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If you want to learn about plotting fairy-tale stories I recommend you to read "Morphology of the Folktale" by Vladimir Propp. It is a study that dissect the different elements of the folk tales from examples and present a common structure composed by 31 "functions". It is easy to structure your tale after that schema. You can have a bit of it by reading Wikipedia article on Propp (Propp). However, if you are interested in the field like I am I recommend you to get your hands in the book. I recommend also to have a look at John Campbell's take on the monomyth (Monomyth) if you plan to write a heroe/heroine based tale. This one is more focused on the inner development of the hero than Propp's work.

I agree with another answer in that you don't seem to want the real traditional folk tales (i.e. gory original Grimm Bros. stories) but the decaf post-victorian Disney like version of them but that is compatible with the works I referenced.

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Oh, it's easy! What you need is a villain!

First, think up a reason, why someone wouldn't want the princess to meet the prince. What is it in that connection, that someone might hate? Any reason?

Knowing the reason, think of means of keeping the two apart. Lies? Betrayal? Poisonous, controlling relationship? Dependence? Guilt trip? Force? Dark magic?

Then build the character around the motive and the means - flesh out the villain, and the relationship of that villain with the prince and the princess. Lurking in shadows? Pretending to be a best friend? Looming as an overlord? Being a competitive, jealous scoundrel?

Then, once you have the villain and his(her) power developed - you fleshed out the way of keeping the lovers apart in detail - start poking at it, looking for weak spots. Negligence, ignorance, paranoia, whatever vice the villain has that can be exploited to break through the barrier.

Then flesh out the royal pair, sharing between them skills and powers that will make overcoming the barrier possible, though difficult.

And then just write it down in order. Introduction of the actors, building their relationships, then fight against the barrier, breaking through the barrier, happy ending.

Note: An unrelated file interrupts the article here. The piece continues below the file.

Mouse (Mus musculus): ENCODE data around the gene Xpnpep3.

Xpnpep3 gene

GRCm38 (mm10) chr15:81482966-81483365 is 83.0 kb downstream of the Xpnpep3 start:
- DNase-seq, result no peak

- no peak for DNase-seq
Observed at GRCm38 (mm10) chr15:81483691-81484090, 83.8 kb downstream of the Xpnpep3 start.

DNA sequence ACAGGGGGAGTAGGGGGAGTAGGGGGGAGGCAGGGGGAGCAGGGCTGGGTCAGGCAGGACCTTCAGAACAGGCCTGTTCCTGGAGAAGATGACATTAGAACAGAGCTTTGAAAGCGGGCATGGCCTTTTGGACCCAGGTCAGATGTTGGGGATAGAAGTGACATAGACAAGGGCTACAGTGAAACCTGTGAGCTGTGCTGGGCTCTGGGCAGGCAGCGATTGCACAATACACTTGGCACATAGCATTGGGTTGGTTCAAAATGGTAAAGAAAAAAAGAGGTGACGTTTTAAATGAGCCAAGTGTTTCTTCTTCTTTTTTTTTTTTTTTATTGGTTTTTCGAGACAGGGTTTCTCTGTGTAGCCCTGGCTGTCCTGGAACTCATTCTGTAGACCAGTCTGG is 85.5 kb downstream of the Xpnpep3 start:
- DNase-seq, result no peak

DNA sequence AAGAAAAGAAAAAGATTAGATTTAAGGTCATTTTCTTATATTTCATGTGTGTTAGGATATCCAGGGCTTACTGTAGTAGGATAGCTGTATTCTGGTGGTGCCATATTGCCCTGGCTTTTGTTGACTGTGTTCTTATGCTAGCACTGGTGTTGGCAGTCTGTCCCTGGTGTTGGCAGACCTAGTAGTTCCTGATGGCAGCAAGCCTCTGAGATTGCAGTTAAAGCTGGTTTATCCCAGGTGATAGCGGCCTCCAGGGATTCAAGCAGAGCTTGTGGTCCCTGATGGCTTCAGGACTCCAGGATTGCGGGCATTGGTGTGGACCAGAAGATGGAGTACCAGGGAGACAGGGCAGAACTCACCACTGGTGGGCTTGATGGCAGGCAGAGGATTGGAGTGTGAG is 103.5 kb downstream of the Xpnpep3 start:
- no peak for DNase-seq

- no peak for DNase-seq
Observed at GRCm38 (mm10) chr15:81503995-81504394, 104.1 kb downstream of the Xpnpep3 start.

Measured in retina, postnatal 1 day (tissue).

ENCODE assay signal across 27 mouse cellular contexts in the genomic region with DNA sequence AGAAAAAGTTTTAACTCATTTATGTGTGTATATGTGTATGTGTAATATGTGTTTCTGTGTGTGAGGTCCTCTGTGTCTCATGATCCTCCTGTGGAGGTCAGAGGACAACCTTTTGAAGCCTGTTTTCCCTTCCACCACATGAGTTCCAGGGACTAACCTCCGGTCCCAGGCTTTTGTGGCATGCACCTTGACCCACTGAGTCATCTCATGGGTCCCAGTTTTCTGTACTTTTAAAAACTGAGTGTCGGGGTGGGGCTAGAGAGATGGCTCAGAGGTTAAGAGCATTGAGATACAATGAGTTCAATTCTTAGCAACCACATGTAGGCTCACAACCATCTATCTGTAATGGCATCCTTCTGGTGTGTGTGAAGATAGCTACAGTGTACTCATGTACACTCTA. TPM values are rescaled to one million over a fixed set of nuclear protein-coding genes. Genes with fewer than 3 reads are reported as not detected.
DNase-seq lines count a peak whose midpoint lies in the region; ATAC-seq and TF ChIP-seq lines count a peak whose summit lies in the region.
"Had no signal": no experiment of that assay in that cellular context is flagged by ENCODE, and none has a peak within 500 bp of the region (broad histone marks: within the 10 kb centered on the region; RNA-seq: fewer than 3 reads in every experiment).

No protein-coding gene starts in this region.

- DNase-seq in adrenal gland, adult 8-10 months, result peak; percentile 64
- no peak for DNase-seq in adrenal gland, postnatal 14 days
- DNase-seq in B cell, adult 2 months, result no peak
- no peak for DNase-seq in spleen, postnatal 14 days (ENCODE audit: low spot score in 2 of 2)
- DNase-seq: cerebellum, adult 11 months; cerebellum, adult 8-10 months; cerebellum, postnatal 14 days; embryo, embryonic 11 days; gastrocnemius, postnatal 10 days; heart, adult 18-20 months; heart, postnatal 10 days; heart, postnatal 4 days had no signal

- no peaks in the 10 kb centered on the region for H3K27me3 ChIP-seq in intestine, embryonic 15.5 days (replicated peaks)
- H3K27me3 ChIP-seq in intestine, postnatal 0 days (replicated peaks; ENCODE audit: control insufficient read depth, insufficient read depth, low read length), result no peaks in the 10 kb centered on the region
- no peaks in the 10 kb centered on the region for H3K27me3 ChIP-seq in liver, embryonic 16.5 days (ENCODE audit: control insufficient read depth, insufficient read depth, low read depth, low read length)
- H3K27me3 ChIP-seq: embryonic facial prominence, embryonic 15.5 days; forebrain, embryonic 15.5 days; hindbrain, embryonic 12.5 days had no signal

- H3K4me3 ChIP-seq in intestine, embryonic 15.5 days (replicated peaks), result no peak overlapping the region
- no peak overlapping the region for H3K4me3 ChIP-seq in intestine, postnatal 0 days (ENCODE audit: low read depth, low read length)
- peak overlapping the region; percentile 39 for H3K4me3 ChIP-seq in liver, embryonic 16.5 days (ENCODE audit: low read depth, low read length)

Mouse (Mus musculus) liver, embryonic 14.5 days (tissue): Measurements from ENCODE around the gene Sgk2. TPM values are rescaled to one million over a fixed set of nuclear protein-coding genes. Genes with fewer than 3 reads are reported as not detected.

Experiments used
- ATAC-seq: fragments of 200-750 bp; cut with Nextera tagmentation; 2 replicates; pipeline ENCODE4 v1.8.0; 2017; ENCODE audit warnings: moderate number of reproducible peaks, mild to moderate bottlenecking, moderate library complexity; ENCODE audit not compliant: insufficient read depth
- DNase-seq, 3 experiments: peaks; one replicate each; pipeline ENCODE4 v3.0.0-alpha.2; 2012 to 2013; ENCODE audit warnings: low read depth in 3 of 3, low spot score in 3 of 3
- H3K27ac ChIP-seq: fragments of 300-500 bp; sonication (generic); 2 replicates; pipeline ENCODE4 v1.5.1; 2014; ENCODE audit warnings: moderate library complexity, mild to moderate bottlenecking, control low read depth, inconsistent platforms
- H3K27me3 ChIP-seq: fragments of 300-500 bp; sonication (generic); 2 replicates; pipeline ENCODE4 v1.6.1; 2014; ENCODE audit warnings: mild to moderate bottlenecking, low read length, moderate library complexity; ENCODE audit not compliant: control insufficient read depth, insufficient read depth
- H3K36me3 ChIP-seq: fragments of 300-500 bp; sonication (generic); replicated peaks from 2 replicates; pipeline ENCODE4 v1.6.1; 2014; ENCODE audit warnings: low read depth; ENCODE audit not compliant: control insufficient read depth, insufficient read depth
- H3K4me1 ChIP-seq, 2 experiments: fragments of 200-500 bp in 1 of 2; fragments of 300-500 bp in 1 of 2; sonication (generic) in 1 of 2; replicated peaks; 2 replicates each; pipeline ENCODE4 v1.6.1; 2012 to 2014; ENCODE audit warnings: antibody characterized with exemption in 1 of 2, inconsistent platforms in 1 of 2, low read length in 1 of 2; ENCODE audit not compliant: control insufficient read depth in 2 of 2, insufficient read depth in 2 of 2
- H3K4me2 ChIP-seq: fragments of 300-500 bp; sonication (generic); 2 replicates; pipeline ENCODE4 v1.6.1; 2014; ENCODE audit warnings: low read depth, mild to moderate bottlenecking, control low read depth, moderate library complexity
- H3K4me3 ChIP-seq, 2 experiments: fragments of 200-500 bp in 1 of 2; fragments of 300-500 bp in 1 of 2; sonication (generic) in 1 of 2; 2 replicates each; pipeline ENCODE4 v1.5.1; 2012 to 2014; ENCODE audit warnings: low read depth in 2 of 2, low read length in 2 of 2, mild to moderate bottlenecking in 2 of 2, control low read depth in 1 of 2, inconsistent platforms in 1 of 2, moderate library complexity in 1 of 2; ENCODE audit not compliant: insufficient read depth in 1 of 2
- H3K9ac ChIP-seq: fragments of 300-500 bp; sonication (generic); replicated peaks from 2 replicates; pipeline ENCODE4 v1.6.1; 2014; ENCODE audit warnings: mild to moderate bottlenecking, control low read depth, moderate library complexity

That's the basic structure, which you may convolute some, for extra effect. Like: The princess and the prince don't go along with each other in the least, and only through common trials they overcome the differences. Or: The meddler opposes the breaking through the wall. Another approach must be taken. Or: The meddler poisons the relationship. Or any of countless mutations, like the princess choosing not to marry the prince, or the prince appearing to be the actual meddler, with the obvious one being actually a "hard love" good person, or one of the lovers getting corrupted in the process... sky is the limit, but that's all just mutations of the simple scheme described above.

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They typically:

Fall in love with one another, hate each other at first, get lied about, always have misunderstandings, almost die, are betrothed to each other or someone else, involve a witch, have an evil/good stepmother, princesses are either helpless or more macho than the man hero, they try to quit being royal and go gallivanting off with peasants, always wonder why the bad guy is doing this to them, the first kiss is true love's kiss, have a death in the family, the sidekick who dies or is a bad comedian, and the list is sure a long one. See a couple of movies or books and you'll find more.

Establishing a plot: Sometimes you only have a few scenes to start with for your character to perform. Write them out, the story can/will grow from there. You're in control of who and what your story revolves around. What do you want to happen?

Climax: Depends on what you find out about your character and what's in and what's going on in their world as you write about them.